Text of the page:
Econintersect: The CPI (Consumer Price Index) for China was 1.9% higher than a year ago in September, slightly lower than August’s reading of 2.0% and slightly higher than July’s 1.8%. The PPI (Producer Price Index) for finished manufactured goods declined 3.6% year-over-year. This was only slightly below the -3.5% number for August but was the seventh month in a row of PPI deflation. The last time that PPI was positive was January when it registered +0.7% year-over-year. These inflation numbers were probably not imagined by many in the middle of 2011 when CPI hit 6.5% and PPI was at 7.5%.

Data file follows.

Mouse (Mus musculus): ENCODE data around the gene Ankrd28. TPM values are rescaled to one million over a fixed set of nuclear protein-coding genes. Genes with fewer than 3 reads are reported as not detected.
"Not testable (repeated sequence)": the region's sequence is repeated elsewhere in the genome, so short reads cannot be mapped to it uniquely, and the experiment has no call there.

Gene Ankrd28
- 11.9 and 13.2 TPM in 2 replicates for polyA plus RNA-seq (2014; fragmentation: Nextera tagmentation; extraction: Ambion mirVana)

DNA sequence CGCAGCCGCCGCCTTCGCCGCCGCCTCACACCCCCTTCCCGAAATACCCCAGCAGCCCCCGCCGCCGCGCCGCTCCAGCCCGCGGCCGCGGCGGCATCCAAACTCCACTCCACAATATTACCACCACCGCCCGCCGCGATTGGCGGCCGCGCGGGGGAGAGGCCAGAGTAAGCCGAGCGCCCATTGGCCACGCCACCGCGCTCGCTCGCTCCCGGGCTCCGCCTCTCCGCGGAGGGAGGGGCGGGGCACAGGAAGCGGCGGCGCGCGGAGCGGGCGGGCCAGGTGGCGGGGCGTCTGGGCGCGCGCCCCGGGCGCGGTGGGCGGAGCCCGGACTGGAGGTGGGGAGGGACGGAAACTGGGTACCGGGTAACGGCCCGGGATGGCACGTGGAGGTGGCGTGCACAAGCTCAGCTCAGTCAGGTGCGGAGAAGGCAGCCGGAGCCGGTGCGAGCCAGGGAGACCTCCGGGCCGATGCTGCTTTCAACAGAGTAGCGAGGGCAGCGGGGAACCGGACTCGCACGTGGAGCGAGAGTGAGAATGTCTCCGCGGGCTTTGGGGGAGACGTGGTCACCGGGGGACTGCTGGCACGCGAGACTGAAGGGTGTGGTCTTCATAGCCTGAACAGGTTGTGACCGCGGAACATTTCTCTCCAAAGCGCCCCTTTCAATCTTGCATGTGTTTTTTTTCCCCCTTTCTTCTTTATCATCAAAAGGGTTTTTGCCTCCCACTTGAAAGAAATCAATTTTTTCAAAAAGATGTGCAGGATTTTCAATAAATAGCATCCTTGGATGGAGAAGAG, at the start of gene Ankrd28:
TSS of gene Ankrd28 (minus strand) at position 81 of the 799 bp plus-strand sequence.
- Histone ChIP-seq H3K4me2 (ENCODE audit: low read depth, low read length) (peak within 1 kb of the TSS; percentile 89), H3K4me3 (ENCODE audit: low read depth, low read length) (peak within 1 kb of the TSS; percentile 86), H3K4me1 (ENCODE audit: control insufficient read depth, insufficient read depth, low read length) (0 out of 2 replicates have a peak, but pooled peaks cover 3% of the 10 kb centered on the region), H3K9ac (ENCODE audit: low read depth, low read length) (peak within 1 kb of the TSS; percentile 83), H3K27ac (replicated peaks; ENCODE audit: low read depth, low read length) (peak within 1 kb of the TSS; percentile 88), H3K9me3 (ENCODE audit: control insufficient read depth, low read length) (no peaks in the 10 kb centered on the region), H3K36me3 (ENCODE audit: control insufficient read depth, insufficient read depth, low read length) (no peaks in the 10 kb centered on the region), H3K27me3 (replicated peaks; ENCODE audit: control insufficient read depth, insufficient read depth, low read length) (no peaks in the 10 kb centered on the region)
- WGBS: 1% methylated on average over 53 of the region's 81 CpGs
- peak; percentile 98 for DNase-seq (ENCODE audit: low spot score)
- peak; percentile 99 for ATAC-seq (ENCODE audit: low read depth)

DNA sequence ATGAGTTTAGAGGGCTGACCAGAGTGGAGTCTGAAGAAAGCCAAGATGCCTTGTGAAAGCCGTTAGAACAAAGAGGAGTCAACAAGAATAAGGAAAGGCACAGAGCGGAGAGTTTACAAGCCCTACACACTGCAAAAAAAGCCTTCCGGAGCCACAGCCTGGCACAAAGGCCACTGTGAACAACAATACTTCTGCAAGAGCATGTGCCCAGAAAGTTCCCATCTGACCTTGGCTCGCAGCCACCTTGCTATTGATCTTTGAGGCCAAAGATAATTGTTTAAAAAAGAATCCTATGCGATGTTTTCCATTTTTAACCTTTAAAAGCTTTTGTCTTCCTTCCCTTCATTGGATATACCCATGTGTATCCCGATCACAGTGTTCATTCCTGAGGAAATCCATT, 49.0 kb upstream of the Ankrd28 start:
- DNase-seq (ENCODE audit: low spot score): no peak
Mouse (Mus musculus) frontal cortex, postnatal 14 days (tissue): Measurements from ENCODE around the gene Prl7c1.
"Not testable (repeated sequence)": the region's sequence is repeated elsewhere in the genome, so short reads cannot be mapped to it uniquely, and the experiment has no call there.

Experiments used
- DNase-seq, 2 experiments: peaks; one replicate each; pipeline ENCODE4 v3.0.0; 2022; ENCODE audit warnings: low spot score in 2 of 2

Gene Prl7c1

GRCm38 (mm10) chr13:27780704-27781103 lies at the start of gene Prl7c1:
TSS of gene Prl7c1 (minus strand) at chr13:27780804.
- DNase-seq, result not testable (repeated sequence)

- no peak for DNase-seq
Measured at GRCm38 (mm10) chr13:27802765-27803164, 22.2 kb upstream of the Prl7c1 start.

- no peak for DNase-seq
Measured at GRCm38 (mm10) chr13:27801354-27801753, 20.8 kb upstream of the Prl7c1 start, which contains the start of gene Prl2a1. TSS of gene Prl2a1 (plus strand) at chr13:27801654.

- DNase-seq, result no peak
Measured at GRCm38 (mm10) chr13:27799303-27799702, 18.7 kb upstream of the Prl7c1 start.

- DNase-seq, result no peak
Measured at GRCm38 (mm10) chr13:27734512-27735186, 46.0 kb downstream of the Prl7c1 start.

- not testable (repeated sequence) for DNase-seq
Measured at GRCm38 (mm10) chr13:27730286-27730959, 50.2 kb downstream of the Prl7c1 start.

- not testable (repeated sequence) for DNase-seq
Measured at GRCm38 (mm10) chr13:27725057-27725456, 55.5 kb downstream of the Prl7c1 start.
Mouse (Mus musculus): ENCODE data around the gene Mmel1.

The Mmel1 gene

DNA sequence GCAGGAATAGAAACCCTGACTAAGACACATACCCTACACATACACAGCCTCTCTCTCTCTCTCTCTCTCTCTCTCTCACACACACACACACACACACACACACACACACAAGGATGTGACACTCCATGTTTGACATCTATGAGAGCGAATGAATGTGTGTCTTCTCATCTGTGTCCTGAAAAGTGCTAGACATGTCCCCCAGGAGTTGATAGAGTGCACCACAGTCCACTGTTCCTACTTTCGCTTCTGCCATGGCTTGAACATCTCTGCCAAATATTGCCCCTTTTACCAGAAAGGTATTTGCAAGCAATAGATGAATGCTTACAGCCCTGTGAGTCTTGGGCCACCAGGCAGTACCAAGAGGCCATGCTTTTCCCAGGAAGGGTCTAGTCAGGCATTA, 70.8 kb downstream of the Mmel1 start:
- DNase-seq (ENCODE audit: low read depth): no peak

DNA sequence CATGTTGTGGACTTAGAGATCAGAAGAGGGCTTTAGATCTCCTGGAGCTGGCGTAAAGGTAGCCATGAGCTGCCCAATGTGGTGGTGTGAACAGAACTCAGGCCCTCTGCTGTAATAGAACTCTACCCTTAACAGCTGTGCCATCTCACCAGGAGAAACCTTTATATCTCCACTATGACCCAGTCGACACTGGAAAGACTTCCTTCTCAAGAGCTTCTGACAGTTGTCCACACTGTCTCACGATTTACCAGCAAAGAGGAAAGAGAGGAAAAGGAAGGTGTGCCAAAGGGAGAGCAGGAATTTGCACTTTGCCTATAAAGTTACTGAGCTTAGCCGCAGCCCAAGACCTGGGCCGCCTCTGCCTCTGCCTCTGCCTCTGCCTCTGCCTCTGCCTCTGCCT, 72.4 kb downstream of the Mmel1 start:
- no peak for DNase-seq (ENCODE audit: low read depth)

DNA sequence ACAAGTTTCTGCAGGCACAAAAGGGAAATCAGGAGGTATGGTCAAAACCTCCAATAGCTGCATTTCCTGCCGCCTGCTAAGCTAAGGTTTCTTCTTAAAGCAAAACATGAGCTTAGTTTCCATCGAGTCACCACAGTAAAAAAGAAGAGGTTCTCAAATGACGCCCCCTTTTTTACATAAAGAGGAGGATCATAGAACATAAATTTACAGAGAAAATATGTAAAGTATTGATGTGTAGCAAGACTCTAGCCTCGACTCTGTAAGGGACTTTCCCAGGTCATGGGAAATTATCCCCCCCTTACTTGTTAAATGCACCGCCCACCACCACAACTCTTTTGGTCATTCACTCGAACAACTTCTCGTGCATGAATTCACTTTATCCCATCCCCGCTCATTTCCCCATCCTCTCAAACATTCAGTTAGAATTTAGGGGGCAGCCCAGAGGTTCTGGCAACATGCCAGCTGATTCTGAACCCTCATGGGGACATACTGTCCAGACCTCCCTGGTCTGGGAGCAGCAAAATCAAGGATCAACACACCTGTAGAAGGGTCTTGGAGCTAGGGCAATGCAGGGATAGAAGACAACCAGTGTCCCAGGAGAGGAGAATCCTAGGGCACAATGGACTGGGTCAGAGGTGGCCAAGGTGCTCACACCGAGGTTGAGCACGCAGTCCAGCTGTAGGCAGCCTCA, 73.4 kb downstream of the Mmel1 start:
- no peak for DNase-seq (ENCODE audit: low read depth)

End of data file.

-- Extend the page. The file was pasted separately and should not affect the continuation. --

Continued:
Other Chinese economic news had export growth firming but import growth at an unusually low level. Over the week-end China announced that September exports were up 9.9% year-over-year, but import growth was only 2.4%. Both numbers were much stronger than August when exports were up only 2.7% and imports declined by 2.6%.
Some quotes from the Financial Times:
“Today’s inflation data, together with some forward-looking activity data, suggest the slack in the economy remains large,” said Liu Ligang of ANZ.
Lu Ting of Bank of America Merrill Lynch said: “Muted inflation pressure will provide more room for the government to introduce additional policy easing and stimulus measures.”
- Chinese inflation steadies at 1.9% (Simon Rabinovtch, Financial Times, 15 October 2012)
- China: Exports Drop, Imports Edge Up (GEI News, 10 September 2012)
- China Exports: Economy Continues to Soften (GEI News, 10 August 2012)
- China: Prices Falling Off a Cliff, Trade Balance Unexpectedly Positive (GEI News , 10 July 2012)